Michelle Stephens: My hemoglobin A1C (a person’s average blood sugar level over the past three months) and blood sugars are good, but I’ve been really trying to take this time to focus and make my health even more of my top priority.

I’ve been trying to boost my immune system as much as possible since I have type 1 diabetes. So, I’ve been eating healthy and cooking my own meals, and I make sure to have a regular sleep schedule. I bought a stationary bike, which I’m using the Peloton app for, so that it’s easy for me to exercise at home. I also have been doing virtual meetings with my therapist, and it’s really helping me with my anxiety. A lot of people living with chronic conditions have anxiety and this is such an anxious time on top of it, so it really helps.

Also, anytime I leave the house I wear a mask, and I have hand sanitizer with me.

YMyHealth: What have you heard about type 1 diabetes in relation to COVID-19?

Michelle Stephens: The media has talked a lot about diabetes putting people at higher risk for getting COVID-19. But when you really listen to the details, they are talking mainly about people with type 2 diabetes, not type 1 diabetes. This makes sense because people who have type 2 diabetes often are older and have other chronic conditions—a combination of additional risk factors for contracting COVID-19. So, yes having type 1 diabetes may put me at a higher risk if I do not keep my blood sugar controlled because that weakens your ability to fight infections. However, type 1 diabetes and type 2 diabetes are very different. I’m also young, and I do not have any other chronic conditions.

YMyHealth: Did any of your doctors ask you to take specific precautions?

Michelle Stephens: I was not given any recommendations that were any different than most public health measures that are being communicated to everyone else, including wearing a mask. Instead, my primary care doctor was really reassuring to me because she told me that having type 1 diabetes will not likely make me any more susceptible to getting COVID-19 than anyone else or to dying from it if I did get it, especially since my blood sugar is well-controlled.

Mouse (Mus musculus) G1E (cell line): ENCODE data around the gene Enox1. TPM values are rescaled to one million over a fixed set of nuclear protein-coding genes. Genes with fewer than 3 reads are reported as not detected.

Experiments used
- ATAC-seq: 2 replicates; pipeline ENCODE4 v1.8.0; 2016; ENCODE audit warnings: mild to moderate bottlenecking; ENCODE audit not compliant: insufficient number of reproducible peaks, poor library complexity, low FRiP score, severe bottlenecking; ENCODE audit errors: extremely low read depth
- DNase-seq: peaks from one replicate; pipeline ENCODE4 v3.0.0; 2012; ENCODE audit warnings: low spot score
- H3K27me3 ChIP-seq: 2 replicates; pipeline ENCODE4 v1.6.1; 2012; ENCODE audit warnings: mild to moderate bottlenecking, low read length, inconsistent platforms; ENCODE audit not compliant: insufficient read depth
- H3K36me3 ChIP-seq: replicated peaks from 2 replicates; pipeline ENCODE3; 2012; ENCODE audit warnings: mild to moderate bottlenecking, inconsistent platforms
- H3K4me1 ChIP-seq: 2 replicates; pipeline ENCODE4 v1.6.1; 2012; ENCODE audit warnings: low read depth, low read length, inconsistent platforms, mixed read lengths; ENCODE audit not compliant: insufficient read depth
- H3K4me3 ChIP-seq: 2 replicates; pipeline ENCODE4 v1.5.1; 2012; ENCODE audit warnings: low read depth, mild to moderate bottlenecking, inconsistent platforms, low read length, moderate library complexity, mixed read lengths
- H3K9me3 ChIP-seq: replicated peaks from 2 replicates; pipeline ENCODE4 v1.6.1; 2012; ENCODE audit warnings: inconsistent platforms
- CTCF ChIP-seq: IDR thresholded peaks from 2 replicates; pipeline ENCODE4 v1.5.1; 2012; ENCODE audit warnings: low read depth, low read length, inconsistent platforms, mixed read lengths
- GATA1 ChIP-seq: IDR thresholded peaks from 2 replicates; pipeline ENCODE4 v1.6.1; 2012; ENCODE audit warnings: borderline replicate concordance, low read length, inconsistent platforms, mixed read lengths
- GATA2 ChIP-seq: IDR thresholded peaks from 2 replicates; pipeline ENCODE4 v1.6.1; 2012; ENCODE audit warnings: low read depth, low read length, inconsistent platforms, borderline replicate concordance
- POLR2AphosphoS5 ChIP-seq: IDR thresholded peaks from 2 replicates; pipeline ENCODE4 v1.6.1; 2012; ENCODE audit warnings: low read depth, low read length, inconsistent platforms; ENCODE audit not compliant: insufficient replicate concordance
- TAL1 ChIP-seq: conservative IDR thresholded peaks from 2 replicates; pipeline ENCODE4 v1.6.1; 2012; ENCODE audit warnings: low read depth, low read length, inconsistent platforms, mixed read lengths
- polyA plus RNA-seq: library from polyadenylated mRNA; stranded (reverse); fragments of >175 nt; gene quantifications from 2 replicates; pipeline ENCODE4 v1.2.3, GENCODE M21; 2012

YMyHealth: What advice do you have for millennials who are living with type 1 diabetes or other chronic conditions during the pandemic?

Michelle Stephens: Be really good about taking your medications regularly as they are prescribed, eat healthy, and sleep well. It’s also really important to take care of our mental health because we have added stress. There’s nothing wrong with talking with a therapist. It’s really helpful and can be done so easily from home now that so many therapists out there offer virtual appointments.

Michelle visiting a vineyard in France a few years ago.

When it comes to socializing with your friends and family, advocate for yourself and be polite. Evaluate your risk of going somewhere to be with people in person and do what’s comfortable for you. 

For example, if someone invites you to have coffee in a coffee shop, is drinking coffee with that person worth the risk of catching COVID-19? For me, it’s not. So, I would suggest meeting them for coffee outside and away from other people. When it comes to seeing groups of friends be creative. You can still maintain your friendships just differently.

In the summer, I met with a small group of friends while we were all wearing masks and spaced six feet a part in someone’s backyard. Meeting outside in the summer I felt okay with up to about eight people while we were wearing masks and social distancing. Typically though, I try to keep a get together with any group in person to less than six people total and usually the same people who I trust.  With larger groups, we’ve done Zoom hangouts where each time one person made a PowerPoint presentation about something interesting or funny. One friend even made a presentation on each friend’s astrology sign, which was fun.

The pandemic has definitely made me standup for myself and my health more when it comes to social situations, and seeing how people have responded to that, especially when I want to alter a plan, has definitely made me realize who my friends are and who I should spend my time with.

YMyHealth: What’s your advice for millennials who are healthy and do not have chronic conditions when it comes to friends and relatives who do have chronic conditions?

Michelle Stephens: Be a little more sensitive to others and be more considerate when making plans with your friends. If you’re planning to see a friend or family member who you know is living with a chronic condition, play it safe in the weeks leading up to getting together in person.

Social distance and wear a mask at all times in public. And if after taking all of these precautions and more, you unfortunately do find out you were exposed to someone who has tested positive for COVID-19 be honest it with the friends or family members who you’ve already gotten together with. We can’t hide things. Not telling the truth puts our friends and family at even greater risk.